'Future Hall of Famer' Kimbrel back at ASG

July 12th, 2021

finished off Dodgers catcher Will Smith with a curveball that dove low and outside and eluded his swing. The Cubs' closer remained stoic and stone-faced as he walked off the mound in Los Angeles.

Catcher Willson Contreras pumped his fist hard, burst out of his crouch, removed his mask and jumped excitedly as he made his way to Kimbrel. Teammates poured out of Chicago's dugout and joined the growing mob around the closer.

After a few moments, Kimbrel figured out he had just finished off a combined no-hitter and broke into a wide smile and laughter on the Dodger Stadium infield.

"I had no clue," Kimbrel said after making history.

It was a snapshot into the level of dominance on display from Kimbrel as the anchor of the Cubs' bullpen this season. The veteran is no stranger to big moments -- he is baseball's active saves leader, after all -- but delivering in them again took time and effort from Kimbrel, and plenty of patience from the Cubs.

Now, Kimbrel is in Denver this week as an All-Star again, alongside teammate Kris Bryant. The Midsummer Classic is where the hard-throwing closer belongs and he has been there more often than not as he has built his Hall of Fame credentials.

"I've known him for such a long time," Cubs manager David Ross said. "It's fun to kind of watch the evolution of his career. And still, it's him just doing the same thing he did when he was a rookie in Atlanta."

Ross was behind the plate for the Braves on May 7, 2010, when Kimbrel made his MLB debut. The pitcher struck out two in one shutout inning against the Phillies. Ross was there again (as a special advisor for the Cubs) in June 2019, watching Kimbrel throw and doing his part in convincing Chicago to sign the free agent.

And Ross watched as Kimbrel's manager when the pitcher's injury-marred 2019 carried over into the delayed and abbreviated '20 season. In Kimbrel's first 27 games for the Cubs, he had an 8.48 ERA and was giving up homers and walks at an uncharacteristic and alarming rate.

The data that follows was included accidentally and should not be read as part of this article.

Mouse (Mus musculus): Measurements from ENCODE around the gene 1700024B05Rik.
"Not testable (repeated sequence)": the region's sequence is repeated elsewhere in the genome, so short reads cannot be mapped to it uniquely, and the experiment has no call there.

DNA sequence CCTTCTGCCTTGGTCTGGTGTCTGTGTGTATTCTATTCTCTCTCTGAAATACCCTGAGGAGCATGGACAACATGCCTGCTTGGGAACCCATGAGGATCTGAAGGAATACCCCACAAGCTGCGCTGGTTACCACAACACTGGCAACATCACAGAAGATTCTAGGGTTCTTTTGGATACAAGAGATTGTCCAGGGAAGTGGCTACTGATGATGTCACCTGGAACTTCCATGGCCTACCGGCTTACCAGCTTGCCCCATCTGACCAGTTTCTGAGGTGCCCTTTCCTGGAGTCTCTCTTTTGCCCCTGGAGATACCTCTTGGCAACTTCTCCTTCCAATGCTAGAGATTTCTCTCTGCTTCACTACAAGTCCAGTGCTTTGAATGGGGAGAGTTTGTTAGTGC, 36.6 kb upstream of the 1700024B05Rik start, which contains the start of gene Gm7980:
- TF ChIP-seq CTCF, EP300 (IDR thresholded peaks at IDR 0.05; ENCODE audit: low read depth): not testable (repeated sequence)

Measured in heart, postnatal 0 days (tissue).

After Kimbrel's Aug. 6, 2020, outing, Ross had to give the long-time closer a break from the ninth-inning duties. At that juncture, Kimbrel did not pitch for a week, using the time to focus on some delivery adjustments and to take a mental breather.

"He was definitely there with me when I wasn't doing so well," Kimbrel said of Ross. "We had a great understanding last year that if I couldn't do my job, obviously I wouldn't be in this spot.

"And that's what happened. I was able to figure it out."

Part of that process for the 33-year-old Kimbrel was incorporating more advanced data into his process. He changed his setup over the offseason to include a Rapsodo pitch tracking system at his home and has worked with the Cubs on balancing feel with analysis.

"It's a combination," Cubs pitching coach Tommy Hottovy said. "Now, it's, 'How can we match what you feel with what the data says, and give you some instant feedback of what you're doing?'"

Heading into the final weekend before the All-Star break, Kimbrel had a 0.81 ERA in 44 1/3 innings dating back to his Aug. 14 return to games in 2020. Among relievers with at least 30 innings over that time period, Kimbrel ranked first in strikeout rate (48.2 percent), strikeout-minus-walk rate (38 percent) and opponents' average (.101).

Through 33 appearances this season, Kimbrel had a 0.57 ERA with 54 strikeouts against 10 walks in 31 2/3 innings. His 20 saves to that point helped him climb to ninth all-time in career saves (368). Next in Kimbrel's sights is Joe Nathan (377).

Kimbrel was the National League's Rookie of the Year Award in 2011. He has a World Series ring (2018) and has received Cy Young Award votes (in five seasons) and MVP Award votes (three seasons).

"Prior to coming to us, he had an amazing career already," Hottovy reminded.

Among the 30 players with at least 300 saves in baseball history, only Mariano Rivera (13) and Goose Gossage (nine) have more All-Star appearances than Kimbrel (eight). This marks his first nod with the Cubs and his first since 2018, when he pitched for Boston.

"He's come a long way since we signed him," Bryant said, "and he was signing halfway through a season and trying to get comfortable and going through some struggles.

"And now, I mean, he's a future Hall of Famer, in my mind. And it's really fun to play alongside him."

Ross added that Kimbrel's story from the past two years gives a great example for young pitchers to learn from as they encounter their own trials or setbacks.

"Being one of the best that's ever done it," Ross said, "and then to go through that last year and to be back at one of the best in the game, I think, just speaks so many volumes, on so many levels."